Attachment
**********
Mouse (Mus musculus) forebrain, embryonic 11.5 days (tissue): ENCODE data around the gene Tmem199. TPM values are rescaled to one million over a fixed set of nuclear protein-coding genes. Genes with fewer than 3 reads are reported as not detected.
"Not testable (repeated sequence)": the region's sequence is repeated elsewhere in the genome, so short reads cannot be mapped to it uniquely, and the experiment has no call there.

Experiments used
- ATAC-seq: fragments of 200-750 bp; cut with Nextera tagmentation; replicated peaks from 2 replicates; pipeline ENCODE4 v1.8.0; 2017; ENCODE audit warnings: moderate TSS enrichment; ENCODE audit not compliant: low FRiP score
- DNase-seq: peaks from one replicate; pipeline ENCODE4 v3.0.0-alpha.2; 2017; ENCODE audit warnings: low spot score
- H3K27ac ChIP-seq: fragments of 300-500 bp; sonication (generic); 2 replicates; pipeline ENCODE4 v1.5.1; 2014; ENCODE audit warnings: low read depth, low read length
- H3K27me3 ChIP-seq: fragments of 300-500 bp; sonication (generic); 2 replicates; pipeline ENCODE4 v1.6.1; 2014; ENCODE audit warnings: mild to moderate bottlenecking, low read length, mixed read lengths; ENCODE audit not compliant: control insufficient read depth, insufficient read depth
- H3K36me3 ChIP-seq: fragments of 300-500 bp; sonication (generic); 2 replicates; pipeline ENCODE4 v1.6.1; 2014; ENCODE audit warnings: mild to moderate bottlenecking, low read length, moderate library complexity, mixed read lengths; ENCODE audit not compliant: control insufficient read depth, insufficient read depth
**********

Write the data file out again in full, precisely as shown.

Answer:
Mouse (Mus musculus) forebrain, embryonic 11.5 days (tissue): ENCODE data around the gene Tmem199. TPM values are rescaled to one million over a fixed set of nuclear protein-coding genes. Genes with fewer than 3 reads are reported as not detected.
"Not testable (repeated sequence)": the region's sequence is repeated elsewhere in the genome, so short reads cannot be mapped to it uniquely, and the experiment has no call there.

Experiments used
- ATAC-seq: fragments of 200-750 bp; cut with Nextera tagmentation; replicated peaks from 2 replicates; pipeline ENCODE4 v1.8.0; 2017; ENCODE audit warnings: moderate TSS enrichment; ENCODE audit not compliant: low FRiP score
- DNase-seq: peaks from one replicate; pipeline ENCODE4 v3.0.0-alpha.2; 2017; ENCODE audit warnings: low spot score
- H3K27ac ChIP-seq: fragments of 300-500 bp; sonication (generic); 2 replicates; pipeline ENCODE4 v1.5.1; 2014; ENCODE audit warnings: low read depth, low read length
- H3K27me3 ChIP-seq: fragments of 300-500 bp; sonication (generic); 2 replicates; pipeline ENCODE4 v1.6.1; 2014; ENCODE audit warnings: mild to moderate bottlenecking, low read length, mixed read lengths; ENCODE audit not compliant: control insufficient read depth, insufficient read depth
- H3K36me3 ChIP-seq: fragments of 300-500 bp; sonication (generic); 2 replicates; pipeline ENCODE4 v1.6.1; 2014; ENCODE audit warnings: mild to moderate bottlenecking, low read length, moderate library complexity, mixed read lengths; ENCODE audit not compliant: control insufficient read depth, insufficient read depth